New Worlds: The Great Voyages of Discovery, 1400-1600

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Sutton, Jan 1, 2002 - History - 285 pages
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This is a narrative history of the great voyages of discovery. The author starts his survey with a portrait of medieval Europe, its economy, its geography and the developments in naval architecture and design that made the great voyages possible. From there, he goes on to consider in detail the voyages of Henry the Navigator, Columbus, da Gama, Cabot; the Portuguese spice empire in Asia (which is contrasted with the simultaneous rise of the Mogul Empire) and the opening up of both South and North America. The culmination of these navigational efforts was the circumnavigation of the earth by Magellan and the opening up of successful Pacific trade routes. A final chapter considers the impact of European expansion, its effect on the European world view and economy and the challenges to the Spanish and Portuguese from the Dutch, English and French.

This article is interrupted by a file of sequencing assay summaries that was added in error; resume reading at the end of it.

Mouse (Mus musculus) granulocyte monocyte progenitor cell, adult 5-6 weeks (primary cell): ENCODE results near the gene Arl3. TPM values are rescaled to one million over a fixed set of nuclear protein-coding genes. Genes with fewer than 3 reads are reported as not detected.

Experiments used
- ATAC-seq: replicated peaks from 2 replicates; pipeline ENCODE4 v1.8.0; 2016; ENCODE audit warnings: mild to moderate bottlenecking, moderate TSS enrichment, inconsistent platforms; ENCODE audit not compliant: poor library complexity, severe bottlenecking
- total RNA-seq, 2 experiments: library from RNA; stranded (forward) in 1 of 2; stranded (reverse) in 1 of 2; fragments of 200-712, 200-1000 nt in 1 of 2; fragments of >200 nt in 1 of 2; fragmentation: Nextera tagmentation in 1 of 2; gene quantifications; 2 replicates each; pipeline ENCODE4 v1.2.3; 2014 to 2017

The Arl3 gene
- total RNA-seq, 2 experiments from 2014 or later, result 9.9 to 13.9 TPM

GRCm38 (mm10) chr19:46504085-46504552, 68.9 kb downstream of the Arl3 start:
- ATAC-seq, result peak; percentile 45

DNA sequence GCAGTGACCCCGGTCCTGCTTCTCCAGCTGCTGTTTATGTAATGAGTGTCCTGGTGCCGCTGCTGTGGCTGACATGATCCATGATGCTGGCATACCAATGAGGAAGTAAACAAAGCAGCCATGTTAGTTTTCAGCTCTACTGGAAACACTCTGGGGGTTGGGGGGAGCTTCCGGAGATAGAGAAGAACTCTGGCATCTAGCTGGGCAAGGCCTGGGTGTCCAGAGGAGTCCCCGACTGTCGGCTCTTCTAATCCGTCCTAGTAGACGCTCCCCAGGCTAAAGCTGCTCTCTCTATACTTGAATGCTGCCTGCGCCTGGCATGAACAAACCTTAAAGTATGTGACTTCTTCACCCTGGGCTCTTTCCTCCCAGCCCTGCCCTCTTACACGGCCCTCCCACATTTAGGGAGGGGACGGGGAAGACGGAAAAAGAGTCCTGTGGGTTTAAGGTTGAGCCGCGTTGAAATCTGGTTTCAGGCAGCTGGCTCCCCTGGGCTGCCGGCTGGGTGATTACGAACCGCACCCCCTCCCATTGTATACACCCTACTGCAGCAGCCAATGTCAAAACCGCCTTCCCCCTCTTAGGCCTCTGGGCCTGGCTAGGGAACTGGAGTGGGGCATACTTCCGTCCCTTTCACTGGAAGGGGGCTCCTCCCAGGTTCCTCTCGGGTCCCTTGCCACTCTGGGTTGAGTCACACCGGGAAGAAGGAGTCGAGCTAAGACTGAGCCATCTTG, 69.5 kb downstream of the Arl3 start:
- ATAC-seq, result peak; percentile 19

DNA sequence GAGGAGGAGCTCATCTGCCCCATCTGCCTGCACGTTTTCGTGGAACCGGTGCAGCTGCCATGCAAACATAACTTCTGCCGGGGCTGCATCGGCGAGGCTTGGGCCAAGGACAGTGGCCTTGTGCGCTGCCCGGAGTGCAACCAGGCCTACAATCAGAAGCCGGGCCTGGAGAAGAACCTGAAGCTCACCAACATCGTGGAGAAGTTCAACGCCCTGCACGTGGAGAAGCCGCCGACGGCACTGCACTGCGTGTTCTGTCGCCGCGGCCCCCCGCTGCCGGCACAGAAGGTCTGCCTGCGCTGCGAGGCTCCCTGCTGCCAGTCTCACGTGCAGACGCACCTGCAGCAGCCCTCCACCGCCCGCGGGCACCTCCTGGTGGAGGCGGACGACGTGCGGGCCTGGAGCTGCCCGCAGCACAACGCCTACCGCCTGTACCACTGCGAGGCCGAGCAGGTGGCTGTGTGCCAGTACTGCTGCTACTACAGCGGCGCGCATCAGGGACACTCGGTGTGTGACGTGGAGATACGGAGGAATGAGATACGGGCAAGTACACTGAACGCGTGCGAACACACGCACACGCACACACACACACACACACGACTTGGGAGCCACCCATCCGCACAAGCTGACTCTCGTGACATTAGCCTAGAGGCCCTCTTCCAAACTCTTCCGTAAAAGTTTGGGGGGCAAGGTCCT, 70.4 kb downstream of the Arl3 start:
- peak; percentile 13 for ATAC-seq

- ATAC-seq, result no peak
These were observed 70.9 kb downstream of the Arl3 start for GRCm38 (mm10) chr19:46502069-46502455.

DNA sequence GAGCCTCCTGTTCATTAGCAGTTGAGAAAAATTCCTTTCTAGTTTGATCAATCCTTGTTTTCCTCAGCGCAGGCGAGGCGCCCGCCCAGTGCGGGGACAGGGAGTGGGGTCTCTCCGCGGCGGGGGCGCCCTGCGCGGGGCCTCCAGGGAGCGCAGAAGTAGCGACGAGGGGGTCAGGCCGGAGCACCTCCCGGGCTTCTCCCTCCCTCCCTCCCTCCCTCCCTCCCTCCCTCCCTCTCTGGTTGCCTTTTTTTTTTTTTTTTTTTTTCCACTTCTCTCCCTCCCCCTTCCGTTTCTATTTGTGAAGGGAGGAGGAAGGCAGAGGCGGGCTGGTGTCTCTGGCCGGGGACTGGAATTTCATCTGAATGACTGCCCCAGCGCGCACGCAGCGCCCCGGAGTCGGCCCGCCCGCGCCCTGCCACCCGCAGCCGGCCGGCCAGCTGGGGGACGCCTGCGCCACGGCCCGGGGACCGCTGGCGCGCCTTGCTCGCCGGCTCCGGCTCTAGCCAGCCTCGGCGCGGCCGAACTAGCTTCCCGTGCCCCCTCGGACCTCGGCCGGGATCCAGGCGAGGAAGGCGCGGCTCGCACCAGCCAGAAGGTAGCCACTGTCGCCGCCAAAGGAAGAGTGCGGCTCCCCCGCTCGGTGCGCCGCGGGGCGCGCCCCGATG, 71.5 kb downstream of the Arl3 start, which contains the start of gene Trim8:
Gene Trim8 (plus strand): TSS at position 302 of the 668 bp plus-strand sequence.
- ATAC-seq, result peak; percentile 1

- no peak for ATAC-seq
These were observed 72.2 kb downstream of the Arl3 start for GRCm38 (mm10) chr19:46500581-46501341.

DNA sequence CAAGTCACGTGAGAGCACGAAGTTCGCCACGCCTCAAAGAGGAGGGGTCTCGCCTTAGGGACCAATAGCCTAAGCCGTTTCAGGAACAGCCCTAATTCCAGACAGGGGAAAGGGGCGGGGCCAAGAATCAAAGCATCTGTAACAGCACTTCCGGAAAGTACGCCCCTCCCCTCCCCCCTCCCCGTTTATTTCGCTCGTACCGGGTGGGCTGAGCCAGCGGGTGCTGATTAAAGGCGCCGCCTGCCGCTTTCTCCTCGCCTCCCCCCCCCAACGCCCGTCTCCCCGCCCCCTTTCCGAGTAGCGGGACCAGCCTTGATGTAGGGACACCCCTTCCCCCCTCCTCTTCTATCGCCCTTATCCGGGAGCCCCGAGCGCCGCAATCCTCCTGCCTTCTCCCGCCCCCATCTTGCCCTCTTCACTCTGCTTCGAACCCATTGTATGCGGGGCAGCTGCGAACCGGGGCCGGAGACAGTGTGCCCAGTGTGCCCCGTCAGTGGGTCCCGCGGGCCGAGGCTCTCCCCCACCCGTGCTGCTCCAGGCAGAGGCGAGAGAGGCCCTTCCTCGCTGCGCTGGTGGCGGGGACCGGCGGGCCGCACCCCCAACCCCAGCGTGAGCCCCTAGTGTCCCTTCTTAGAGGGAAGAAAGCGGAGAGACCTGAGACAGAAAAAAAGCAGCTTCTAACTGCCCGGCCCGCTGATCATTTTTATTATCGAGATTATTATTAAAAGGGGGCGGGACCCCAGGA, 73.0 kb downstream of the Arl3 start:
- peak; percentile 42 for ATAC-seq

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ONE World Views Before the Age of Exploration
TWO Trade and Contact Between Europe Asia and Africa Before the 1490s
THREE Late Medieval European Exploration of the Atlantic and Africa

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About the author (2002)

RONALD H. FRITZE is Chair of the History Department at the University of Central Arkansas. His earlier books include the Historical Dictionary of Tudor England, 1485-1603 (Greenwood, 1991) and the Historical Dictionary of Stuart England, 1603-1689 (Greenwood, 1996).

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